East Pierce Fire and Rescue promotes water safety ahead of Fourth of July festivities

Warmer weather is coming to western Washington just in time for the Fourth of July festivities this week.

With temperatures in the 80s and a widespread moderate Heat Risk into the weekend, many may find relief from the heat by hitting the local lake or river.

But there are critical safety tips everyone needs to know before going in the water.

Each year, at Lake Tapps, there are about three drownings. East Pierce Fire and Rescue hopes this year’s history doesn’t repeat itself.

Just last week, an off-duty East Pierce Firefighter witnessed a young boy fall out of his kayak with his life jacket on the kayak, not his body. The boy nearly drowned, but luckily, the firefighter was able to spot, swim, and save the boy in time.

That may not always be the case at places like Lake Tapps, where the water is cold and there are no lifeguards on duty.

To help mitigate these risks during warm summer months, East Pierce Fire and Rescue has a free life jacket loaner program.

These kiosks have a handful of life jackets in different sizes. One kiosk can be found at Allen Yorke Park, and three others are scattered around Lake Tapps North Park.

East Pierce Fire and Rescue headquarters is another place worth visiting for those interested in getting fitted or purchasing a life jacket. Life jackets cost $17 each.

“Even if you are an extraordinary swimmer and you swim well, you can underestimate what those cold temperatures can do on Lake Tapps,” said East Pierce Fire and Rescue spokesperson Dina Sutherland.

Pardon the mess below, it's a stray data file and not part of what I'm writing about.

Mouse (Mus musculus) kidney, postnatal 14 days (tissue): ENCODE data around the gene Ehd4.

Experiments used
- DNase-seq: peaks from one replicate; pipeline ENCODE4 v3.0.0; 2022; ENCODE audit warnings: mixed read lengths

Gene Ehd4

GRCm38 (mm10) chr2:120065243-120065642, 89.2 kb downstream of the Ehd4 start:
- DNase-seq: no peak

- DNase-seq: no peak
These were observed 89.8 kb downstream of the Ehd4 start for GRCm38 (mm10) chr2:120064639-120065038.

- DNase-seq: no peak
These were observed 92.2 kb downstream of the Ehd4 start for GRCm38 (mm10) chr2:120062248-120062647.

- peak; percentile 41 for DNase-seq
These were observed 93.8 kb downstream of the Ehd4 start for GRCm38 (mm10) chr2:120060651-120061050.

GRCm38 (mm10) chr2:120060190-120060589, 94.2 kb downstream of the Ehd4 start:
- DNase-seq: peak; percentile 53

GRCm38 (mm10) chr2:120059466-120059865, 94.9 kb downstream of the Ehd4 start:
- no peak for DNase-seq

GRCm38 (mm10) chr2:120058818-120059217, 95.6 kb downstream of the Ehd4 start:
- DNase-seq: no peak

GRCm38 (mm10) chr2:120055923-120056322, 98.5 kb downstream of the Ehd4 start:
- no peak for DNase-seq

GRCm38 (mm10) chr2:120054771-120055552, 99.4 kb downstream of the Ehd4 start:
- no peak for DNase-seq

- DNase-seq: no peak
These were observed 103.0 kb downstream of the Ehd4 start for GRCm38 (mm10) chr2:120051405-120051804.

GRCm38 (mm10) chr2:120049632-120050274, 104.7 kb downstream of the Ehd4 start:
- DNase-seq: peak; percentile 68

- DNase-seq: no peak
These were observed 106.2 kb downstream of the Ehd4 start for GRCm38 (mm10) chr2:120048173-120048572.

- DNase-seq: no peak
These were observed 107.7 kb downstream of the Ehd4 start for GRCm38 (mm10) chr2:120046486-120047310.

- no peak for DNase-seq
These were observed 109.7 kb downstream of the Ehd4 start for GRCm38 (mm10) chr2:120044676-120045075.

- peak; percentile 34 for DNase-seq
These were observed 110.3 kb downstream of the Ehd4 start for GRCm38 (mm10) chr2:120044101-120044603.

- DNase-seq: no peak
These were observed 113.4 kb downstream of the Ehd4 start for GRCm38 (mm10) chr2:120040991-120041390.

On Monday, shallow waters at Lake Tapps averaged 64 degrees.

Sutherland told KIRO 7 that shallow waters or warm days can confuse people into thinking water temperatures are much warmer than they are, “we call it a thermal layer right on top of the water. That is a pretty cozy temperature, especially as the summer goes on; the sun has been warming that layer. But, just below that three feet or so, it gets a little chillier, and any time you subject yourself to colder temps–colder than your body temp, it will eventually start to wear on you.”

According to the National Center for Cold Water Safety, water below 70 degrees should be treated cautiously.

Sutherland also encourages people to do the following when heading out on the water this summer:

  • Have a buddy; never swim alone.

  • Never let small children in water without dedicated adult supervision.

  • Learn CPR and know what to do or who to call in an emergency.